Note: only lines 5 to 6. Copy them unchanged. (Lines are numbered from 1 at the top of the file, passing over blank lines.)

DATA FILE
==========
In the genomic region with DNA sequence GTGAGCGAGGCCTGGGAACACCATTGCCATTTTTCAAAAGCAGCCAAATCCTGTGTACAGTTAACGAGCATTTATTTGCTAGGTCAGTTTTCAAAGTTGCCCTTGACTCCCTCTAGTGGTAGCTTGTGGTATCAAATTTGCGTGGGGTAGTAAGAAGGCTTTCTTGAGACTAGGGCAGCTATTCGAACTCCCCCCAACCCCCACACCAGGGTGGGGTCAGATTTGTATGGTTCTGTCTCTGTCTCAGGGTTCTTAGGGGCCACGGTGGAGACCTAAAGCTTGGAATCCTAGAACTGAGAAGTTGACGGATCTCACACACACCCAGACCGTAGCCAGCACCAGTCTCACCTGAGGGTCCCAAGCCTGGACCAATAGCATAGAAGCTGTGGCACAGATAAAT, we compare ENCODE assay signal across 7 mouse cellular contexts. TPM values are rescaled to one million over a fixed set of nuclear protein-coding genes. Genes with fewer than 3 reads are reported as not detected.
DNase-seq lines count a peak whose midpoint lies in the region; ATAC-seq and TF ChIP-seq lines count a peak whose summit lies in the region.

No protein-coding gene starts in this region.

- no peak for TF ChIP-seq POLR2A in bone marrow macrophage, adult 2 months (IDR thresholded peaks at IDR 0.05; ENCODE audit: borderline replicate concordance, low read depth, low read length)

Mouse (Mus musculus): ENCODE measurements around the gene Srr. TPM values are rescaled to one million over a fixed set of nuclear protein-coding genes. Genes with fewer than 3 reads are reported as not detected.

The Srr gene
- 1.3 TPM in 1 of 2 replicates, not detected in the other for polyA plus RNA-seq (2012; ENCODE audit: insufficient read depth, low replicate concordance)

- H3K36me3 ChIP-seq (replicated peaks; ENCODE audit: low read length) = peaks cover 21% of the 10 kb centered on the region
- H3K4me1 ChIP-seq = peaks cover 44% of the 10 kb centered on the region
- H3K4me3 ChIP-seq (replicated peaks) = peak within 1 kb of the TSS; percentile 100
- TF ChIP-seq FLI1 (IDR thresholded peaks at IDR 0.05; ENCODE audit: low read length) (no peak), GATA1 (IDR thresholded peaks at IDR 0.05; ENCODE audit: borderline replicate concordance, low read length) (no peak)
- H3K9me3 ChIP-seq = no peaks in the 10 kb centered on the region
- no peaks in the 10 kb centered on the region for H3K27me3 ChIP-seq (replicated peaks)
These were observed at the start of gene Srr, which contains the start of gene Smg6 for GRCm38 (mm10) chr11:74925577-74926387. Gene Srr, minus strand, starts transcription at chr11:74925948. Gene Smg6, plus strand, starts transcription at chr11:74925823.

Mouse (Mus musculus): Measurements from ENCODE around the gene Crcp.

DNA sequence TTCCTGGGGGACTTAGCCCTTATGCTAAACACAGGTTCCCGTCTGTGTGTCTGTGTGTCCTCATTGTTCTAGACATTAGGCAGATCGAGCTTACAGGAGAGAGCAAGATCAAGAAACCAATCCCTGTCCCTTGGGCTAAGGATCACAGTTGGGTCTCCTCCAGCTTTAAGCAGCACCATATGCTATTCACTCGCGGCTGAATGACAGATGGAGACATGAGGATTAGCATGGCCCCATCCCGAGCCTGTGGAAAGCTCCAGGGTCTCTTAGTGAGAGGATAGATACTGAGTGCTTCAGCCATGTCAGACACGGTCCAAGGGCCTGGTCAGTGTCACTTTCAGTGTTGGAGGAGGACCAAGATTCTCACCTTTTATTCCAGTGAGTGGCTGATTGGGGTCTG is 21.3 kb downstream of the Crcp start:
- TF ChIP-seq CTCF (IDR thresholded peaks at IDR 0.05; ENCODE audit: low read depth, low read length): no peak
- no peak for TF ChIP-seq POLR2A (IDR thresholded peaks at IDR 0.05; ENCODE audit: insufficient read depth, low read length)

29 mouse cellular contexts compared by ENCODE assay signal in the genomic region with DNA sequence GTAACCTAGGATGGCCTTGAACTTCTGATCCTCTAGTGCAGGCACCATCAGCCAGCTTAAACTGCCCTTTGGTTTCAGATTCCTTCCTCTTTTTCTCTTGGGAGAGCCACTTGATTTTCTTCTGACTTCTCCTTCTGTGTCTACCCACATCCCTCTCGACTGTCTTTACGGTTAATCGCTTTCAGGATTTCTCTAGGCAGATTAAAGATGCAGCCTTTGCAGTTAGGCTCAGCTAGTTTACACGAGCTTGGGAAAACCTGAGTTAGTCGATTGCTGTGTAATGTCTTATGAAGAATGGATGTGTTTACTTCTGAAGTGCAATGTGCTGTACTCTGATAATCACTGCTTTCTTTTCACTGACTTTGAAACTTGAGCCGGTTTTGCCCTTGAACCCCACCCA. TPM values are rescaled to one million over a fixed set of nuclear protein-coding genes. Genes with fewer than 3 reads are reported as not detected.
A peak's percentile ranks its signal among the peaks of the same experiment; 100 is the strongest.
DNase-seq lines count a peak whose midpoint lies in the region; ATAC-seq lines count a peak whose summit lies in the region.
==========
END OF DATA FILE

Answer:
Mouse (Mus musculus): ENCODE measurements around the gene Srr. TPM values are rescaled to one million over a fixed set of nuclear protein-coding genes. Genes with fewer than 3 reads are reported as not detected.

The Srr gene